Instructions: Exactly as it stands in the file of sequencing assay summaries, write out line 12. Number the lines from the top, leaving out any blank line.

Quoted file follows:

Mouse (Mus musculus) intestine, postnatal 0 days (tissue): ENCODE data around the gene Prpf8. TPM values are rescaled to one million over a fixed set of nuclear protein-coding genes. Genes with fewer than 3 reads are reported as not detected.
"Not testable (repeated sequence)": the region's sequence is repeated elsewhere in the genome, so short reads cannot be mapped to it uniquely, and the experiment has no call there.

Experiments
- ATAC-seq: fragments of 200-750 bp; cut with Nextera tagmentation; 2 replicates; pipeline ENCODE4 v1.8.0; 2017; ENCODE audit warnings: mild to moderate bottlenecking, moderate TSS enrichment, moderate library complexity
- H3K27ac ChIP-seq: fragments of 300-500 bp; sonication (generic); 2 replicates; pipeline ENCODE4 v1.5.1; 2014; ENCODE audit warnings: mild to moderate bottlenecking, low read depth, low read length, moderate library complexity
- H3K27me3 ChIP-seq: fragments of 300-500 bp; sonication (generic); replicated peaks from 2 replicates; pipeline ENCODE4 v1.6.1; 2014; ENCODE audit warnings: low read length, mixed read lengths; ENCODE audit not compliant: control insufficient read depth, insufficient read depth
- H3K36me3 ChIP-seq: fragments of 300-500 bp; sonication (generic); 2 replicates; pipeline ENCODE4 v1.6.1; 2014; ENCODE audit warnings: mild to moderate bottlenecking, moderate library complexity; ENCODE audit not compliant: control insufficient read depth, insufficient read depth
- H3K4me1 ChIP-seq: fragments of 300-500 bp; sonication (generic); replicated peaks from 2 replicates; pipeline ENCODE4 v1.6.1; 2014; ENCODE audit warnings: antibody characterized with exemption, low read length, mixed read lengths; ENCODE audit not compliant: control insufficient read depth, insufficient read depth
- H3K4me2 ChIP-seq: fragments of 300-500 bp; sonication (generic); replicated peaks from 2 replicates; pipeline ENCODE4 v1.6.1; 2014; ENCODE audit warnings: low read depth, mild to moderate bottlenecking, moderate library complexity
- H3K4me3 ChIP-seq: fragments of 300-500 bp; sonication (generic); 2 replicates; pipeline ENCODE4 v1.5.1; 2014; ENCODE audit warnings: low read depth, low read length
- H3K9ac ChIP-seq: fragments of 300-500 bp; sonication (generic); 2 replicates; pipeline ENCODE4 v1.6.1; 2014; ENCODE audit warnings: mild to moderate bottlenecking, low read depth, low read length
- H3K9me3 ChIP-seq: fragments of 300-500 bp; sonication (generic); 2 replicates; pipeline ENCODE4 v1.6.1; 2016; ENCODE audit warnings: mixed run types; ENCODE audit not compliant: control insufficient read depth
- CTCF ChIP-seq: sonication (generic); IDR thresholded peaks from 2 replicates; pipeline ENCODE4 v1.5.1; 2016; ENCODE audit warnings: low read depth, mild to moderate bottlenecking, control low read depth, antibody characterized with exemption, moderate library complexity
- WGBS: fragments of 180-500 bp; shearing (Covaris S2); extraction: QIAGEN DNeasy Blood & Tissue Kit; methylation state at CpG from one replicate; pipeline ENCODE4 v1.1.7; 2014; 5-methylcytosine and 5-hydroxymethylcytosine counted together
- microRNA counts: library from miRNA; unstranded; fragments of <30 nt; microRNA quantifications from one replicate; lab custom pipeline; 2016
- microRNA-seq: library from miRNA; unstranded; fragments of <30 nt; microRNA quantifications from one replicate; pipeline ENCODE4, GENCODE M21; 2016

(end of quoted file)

- H3K9me3 ChIP-seq: fragments of 300-500 bp; sonication (generic); 2 replicates; pipeline ENCODE4 v1.6.1; 2016; ENCODE audit warnings: mixed run types; ENCODE audit not compliant: control insufficient read depth